Endangered species are those organisms whose populations have dropped to critically small sizes, thus facing risk of permanent extinction, often due to hunting, habitat destruction, and other human impacts.  For one of the most authoritative lists of endangered species worldwide, please visit the IUCN Red List.  To read more about what’s being done to save endangered species and how you can help, we recommend that you check out the World Wildlife Fund and The Nature Conservancy.  And be sure to check back in the coming weeks for recipes such as:


California condor (Gymnogyps californianus) egg omelet!

Ridley turtle (Lepidochelys kempii) soup!

Giant panda (Ailuropoda melanoleuca) steak and bamboo shoot stir-fry!

(all photos courtesy of Wikimedia Commons)

(Article originally published 4-1-11; Just as with the original… April Fools!)

Mar 28

Friday Feast! March 28, 2014

Eating invasive species news and notes from around the internet!

Mar 15

Friday Feast! March 14, 2014

Eating invasive species news and notes from around the internet!

Feb 28

Friday Feast! February 28, 2014

Eating invasive species news and notes from around the internet!

Feb 21

Friday Feast! February 21, 2014

Eating invasive species news and notes from around the internet!

Feb 12

Taking Autumn Olives from Field to Frenzy

One company is stepping-up against invasive autumn olives, the Invasivore way.  By harvesting and selling them as “LycoBerries”,  autumn olives may be the first edible invasive you can order.  I got in touch with Orin Zelenak, the founder of Lycoberries and we chatted about his idea to bring autumn olive, “From the Wild to You.”

Lycopene + Autumn Olive Berries = Lycoberry

Orin’s approach to marketing autumn olives comes from two directions.  First, he notes that the USDA has shown that the autumn olive berry contains 17 times as much lycopene as tomatoes but with a sweet and tart taste. Given evidence that lycopene has substantial health benefits, he feels autumn olive products could make a significant contribution to public health in the US.  Second, Orin is betting that building an autumn olive industry begins by creating “win-win” partnerships with stakeholders who see it as a threat, and maximizing harvests while reducing invasive spread.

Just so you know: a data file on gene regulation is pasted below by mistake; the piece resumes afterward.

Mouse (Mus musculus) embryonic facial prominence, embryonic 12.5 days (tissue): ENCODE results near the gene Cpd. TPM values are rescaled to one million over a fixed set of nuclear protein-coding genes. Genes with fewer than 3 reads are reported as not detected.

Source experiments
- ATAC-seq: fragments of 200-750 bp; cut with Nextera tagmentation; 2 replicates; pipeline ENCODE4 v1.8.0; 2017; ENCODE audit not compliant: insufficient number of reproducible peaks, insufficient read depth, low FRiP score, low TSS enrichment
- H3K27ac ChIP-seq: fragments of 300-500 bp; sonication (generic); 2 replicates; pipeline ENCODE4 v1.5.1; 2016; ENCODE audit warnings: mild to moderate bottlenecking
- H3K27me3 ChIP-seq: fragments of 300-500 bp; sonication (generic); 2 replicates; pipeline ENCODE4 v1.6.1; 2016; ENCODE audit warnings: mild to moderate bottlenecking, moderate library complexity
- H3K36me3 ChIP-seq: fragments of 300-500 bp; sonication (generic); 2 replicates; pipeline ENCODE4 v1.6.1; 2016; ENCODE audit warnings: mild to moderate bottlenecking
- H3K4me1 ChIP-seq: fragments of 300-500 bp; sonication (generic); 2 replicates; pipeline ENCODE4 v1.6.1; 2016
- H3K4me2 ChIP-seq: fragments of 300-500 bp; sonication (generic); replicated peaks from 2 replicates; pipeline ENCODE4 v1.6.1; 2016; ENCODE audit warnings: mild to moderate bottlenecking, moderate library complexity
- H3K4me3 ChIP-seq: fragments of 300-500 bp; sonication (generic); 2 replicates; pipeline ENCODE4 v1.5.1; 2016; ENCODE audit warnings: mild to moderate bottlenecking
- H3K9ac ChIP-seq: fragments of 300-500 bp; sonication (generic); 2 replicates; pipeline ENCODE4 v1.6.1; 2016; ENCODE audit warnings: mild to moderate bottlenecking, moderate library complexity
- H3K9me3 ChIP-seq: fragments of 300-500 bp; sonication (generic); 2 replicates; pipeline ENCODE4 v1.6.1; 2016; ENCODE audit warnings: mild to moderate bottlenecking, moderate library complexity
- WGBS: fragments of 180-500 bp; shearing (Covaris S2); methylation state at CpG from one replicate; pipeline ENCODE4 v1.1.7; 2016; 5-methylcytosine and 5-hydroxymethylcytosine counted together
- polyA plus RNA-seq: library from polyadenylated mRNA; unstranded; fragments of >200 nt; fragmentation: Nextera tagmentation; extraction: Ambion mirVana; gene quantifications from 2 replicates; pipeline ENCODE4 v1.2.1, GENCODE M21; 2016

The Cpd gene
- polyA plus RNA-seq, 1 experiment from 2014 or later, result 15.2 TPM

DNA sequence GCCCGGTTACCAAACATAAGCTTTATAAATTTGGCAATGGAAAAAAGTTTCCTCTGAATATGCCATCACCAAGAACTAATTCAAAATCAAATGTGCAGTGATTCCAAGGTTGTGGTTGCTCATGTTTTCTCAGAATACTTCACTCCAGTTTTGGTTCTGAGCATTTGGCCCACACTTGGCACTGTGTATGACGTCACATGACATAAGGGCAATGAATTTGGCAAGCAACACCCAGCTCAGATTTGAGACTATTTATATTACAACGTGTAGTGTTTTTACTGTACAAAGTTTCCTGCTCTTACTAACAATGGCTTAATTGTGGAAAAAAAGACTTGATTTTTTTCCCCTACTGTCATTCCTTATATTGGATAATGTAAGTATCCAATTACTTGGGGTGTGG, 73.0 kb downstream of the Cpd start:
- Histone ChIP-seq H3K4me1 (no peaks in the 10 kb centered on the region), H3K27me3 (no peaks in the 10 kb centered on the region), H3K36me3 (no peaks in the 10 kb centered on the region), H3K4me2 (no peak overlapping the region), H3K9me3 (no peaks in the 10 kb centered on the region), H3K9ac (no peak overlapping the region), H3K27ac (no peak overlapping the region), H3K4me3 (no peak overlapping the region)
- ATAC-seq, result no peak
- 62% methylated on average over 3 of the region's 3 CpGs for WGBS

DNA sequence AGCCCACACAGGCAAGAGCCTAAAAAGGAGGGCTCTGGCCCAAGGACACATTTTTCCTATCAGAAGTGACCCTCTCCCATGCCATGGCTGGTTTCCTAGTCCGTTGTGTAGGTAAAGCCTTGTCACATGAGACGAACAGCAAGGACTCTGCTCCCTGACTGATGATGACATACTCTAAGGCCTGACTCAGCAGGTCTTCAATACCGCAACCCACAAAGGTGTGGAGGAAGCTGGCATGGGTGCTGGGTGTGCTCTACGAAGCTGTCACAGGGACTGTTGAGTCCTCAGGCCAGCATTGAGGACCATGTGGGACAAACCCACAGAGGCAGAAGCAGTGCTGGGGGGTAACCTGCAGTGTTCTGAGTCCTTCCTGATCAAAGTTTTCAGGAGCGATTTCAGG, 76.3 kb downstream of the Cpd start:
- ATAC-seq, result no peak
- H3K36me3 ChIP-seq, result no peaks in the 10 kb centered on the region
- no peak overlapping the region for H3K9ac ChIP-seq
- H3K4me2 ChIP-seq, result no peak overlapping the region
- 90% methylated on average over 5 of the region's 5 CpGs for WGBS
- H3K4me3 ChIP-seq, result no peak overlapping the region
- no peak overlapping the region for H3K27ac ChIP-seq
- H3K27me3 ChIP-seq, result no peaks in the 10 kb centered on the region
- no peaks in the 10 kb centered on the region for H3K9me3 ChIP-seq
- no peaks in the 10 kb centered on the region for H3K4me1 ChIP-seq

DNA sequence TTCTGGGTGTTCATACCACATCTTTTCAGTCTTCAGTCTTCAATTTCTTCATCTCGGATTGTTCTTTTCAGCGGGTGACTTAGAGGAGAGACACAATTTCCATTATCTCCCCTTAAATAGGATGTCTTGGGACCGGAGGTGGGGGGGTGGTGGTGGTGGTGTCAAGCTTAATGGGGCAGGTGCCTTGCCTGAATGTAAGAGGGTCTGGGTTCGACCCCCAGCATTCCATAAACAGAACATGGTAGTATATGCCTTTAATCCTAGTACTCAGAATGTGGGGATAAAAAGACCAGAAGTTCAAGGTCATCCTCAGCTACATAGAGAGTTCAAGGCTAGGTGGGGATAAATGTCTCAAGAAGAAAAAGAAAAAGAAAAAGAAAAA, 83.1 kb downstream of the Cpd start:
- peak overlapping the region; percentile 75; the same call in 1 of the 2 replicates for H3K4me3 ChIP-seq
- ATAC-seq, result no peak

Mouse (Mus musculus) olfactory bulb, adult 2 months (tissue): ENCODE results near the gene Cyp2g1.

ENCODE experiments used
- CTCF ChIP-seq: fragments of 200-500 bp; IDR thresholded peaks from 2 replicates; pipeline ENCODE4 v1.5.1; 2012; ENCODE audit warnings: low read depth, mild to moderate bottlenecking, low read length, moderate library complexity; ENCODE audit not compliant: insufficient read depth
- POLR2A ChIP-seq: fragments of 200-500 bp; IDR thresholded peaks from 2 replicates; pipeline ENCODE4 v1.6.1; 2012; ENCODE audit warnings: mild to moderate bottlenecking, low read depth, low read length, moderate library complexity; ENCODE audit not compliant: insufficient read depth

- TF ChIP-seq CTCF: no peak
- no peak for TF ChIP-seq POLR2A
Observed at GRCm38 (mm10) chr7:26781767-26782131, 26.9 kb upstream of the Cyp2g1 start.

“building an autumn olive industry begins by creating ‘win-win’ partnerships”


The plant itself is a bush which grows quickly in poor soil, is drought resistant, requires no inputs, fruits heavily and propagates by seed. The Lycoberry strategy is simple: cover the bush with netting for a few months each fall to harvest the crop (aided by shakers like for apples), simultaneously preventing those bushes from spreading fruit.  Meanwhile, proceeds would be used to destroy plants outside the targeted harvested areas.  Orin is now working with a network of foragers and processors across several states to collect berries in the wild and make “lycoberries” available online as frozen purees and powders suitable for smoothies, yogurt, seltzer, or as a dessert topping.

Lycoberry Prospects

Harvest of autumn olive could be a “win-win” and two important first steps are clear to Orin moving forward.  One is the creation of innovative private / public partnerships dedicated to shaping autumn olive as an agroforestry crop. The other step is the emergence of brands which create market space and demand for autumn olive products. The Lycoberry brand is actively undertaking both.

When Invasivore first heard from Orin, his goal for Fall 2013 was to pick over 30,000 pounds of the fruit.  When I talked with him after the harvest for an update it was clear 2013 was a year of research and development for lycoberries, though they still managed 4,000 pounds.  Unfortunately, lycoberries aren’t yet available to the public.  But isn’t the public, now is it?.